Russia is increasingly adopting approaches to internet governance reminiscent of China’s model, but these similarities have clear limits. Until recently, Russia’s internet had developed according to the West’s model: it was relatively free and had multiple international exchange points. After street protests in 2011-2012, Russian authorities began to move, in fits and starts, to tighten control over internet users and platforms. For example, users of certain messaging services and social media networks were forced to register using their real names, and individual users have been prosecuted for what they post online. The authorities developed new tools such as deep packet inspection and compulsory traffic routing to monitor online activities.

All of these digitally repressive techniques are familiar to Chinese internet users, but the extent of Russia’s internet controls still cannot compare with China’s. After all, major Western websites like Facebook, Google, YouTube, and Twitter are all banned in China, but they operate—for now—in Russia. What accounts for these differences?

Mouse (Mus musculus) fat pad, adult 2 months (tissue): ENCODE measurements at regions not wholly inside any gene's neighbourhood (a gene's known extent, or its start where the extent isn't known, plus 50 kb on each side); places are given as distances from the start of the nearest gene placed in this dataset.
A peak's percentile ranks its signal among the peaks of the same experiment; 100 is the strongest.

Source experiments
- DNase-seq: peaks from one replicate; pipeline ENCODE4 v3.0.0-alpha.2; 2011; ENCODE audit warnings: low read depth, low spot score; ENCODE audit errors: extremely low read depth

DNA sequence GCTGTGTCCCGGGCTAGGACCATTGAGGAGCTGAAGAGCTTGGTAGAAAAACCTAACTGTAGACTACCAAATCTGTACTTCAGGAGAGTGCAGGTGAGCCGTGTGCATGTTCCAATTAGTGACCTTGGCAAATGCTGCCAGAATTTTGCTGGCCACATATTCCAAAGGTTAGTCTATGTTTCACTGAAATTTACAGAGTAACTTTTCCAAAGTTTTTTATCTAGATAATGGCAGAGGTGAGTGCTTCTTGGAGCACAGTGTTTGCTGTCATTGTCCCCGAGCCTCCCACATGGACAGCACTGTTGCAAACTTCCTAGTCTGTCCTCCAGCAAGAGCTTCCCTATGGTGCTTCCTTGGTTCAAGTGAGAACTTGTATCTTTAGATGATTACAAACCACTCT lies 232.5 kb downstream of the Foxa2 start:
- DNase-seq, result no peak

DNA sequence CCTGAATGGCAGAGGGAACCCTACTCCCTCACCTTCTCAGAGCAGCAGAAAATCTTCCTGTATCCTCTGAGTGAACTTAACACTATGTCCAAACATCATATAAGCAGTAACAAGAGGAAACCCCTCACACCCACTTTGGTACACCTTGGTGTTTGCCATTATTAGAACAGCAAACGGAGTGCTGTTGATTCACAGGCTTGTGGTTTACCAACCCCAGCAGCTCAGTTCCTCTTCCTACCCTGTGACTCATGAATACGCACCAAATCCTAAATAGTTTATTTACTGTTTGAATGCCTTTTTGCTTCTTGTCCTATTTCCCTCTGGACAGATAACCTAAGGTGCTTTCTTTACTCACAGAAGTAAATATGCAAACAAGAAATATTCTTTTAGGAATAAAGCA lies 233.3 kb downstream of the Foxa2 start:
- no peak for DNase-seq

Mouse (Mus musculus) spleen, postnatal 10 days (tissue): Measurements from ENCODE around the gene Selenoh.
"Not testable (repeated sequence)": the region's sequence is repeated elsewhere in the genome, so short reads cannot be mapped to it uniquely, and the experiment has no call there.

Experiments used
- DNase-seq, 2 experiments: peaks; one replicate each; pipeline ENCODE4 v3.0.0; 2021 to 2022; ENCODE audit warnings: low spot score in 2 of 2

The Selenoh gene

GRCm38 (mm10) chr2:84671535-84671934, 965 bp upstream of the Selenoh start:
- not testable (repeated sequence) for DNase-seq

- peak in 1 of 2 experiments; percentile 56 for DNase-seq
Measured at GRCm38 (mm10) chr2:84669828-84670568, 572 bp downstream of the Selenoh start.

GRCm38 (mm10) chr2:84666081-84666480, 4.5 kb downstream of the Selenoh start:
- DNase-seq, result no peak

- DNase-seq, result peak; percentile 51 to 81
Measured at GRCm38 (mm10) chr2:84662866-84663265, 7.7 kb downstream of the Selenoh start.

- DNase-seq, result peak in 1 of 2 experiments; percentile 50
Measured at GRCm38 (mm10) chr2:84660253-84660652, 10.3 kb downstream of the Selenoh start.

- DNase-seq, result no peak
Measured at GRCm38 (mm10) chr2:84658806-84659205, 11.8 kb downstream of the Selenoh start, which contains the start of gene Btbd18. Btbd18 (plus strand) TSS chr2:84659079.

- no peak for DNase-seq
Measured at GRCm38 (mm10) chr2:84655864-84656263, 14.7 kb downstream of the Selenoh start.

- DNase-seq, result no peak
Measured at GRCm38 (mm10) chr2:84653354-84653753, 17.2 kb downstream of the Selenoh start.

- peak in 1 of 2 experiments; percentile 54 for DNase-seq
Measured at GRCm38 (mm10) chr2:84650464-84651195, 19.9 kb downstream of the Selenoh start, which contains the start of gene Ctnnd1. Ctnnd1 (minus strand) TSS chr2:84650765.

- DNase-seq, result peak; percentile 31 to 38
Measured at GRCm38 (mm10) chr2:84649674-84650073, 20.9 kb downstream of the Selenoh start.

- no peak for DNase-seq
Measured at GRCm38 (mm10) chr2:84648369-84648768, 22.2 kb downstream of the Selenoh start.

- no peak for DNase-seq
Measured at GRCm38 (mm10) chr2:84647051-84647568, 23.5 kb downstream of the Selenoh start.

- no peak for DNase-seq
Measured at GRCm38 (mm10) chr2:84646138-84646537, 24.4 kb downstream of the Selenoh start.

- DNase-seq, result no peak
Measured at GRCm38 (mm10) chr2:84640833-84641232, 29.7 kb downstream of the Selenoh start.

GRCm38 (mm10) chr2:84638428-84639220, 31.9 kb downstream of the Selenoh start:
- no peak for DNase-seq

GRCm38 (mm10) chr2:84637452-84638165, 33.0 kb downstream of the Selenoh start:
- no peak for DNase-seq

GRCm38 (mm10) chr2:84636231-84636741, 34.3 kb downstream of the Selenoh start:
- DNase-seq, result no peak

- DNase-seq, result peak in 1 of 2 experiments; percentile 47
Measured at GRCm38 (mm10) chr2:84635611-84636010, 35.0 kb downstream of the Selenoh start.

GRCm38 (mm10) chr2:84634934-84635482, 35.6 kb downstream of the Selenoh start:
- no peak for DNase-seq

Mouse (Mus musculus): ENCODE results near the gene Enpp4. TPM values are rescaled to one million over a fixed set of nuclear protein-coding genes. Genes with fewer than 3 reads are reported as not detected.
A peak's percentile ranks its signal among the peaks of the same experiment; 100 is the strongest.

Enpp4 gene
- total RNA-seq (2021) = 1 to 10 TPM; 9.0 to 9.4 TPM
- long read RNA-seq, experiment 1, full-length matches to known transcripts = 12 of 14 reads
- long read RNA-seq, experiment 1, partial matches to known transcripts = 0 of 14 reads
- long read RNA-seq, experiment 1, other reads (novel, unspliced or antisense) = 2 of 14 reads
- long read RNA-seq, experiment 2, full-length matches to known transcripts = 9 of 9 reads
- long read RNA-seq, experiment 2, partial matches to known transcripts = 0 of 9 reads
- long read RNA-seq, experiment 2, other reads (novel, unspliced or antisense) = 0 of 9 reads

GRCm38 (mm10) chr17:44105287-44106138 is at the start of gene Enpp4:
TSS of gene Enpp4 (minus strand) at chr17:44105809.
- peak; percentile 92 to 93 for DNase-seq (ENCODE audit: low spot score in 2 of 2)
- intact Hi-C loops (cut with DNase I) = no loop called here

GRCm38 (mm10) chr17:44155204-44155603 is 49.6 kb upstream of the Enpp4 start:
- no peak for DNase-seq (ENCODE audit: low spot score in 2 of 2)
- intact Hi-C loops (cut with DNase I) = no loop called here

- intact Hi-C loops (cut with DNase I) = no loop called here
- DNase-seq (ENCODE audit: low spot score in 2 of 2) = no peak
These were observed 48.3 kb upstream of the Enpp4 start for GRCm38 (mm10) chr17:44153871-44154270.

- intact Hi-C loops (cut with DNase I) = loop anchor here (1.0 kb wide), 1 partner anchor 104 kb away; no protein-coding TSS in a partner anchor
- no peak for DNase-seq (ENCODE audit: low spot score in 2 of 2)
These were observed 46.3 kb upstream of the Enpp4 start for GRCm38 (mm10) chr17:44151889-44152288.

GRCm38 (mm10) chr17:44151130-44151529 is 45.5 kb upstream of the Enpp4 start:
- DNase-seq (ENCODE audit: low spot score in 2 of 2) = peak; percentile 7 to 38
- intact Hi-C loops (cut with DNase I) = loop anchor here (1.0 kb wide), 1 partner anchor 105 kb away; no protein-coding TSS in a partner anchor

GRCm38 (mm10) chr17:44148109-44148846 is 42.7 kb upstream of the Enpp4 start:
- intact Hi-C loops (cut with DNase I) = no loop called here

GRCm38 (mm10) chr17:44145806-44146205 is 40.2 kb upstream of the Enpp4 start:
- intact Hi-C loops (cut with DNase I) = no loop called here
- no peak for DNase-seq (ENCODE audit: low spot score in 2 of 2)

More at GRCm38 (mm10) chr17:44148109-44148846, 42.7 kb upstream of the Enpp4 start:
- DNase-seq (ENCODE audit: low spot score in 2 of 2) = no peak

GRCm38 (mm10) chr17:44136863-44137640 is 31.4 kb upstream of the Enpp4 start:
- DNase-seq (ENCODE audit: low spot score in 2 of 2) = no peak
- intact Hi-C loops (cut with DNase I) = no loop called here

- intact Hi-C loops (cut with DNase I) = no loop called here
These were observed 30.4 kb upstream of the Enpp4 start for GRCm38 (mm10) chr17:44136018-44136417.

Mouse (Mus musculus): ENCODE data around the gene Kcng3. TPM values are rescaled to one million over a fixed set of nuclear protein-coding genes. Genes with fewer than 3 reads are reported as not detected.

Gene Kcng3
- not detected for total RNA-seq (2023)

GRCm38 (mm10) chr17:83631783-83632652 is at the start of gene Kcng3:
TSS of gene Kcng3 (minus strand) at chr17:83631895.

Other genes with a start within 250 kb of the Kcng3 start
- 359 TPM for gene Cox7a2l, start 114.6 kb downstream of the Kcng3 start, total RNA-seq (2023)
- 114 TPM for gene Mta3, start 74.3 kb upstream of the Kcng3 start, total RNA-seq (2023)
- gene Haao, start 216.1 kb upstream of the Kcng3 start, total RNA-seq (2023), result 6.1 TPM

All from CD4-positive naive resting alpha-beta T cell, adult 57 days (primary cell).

There are two reasons for Russia’s relative online openness. First, Russia’s internet infrastructure was originally built according to Western principles of openness, and the government has long touted the digital economy as a tool for promoting the diversification of the Russian economy. Against this backdrop, it has been more technically (and politically) difficult for Russia to set up the strict firewalls and content monitoring that China uses.

Second, whereas China has popular local equivalents of prominent global internet websites and apps, Russian users are accustomed to using Western-owned social media networks, search engines, and email services. Blocking them would be extremely disruptive for Russian users, particularly when Russian alternatives do not exist. If the Russian government were to impose such a firewall, it could spur public discontent or even social instability, a possibility that does not appear to be lost on the Russian authorities. State-backed efforts to build local competitors to platforms like YouTube are only in their infancy.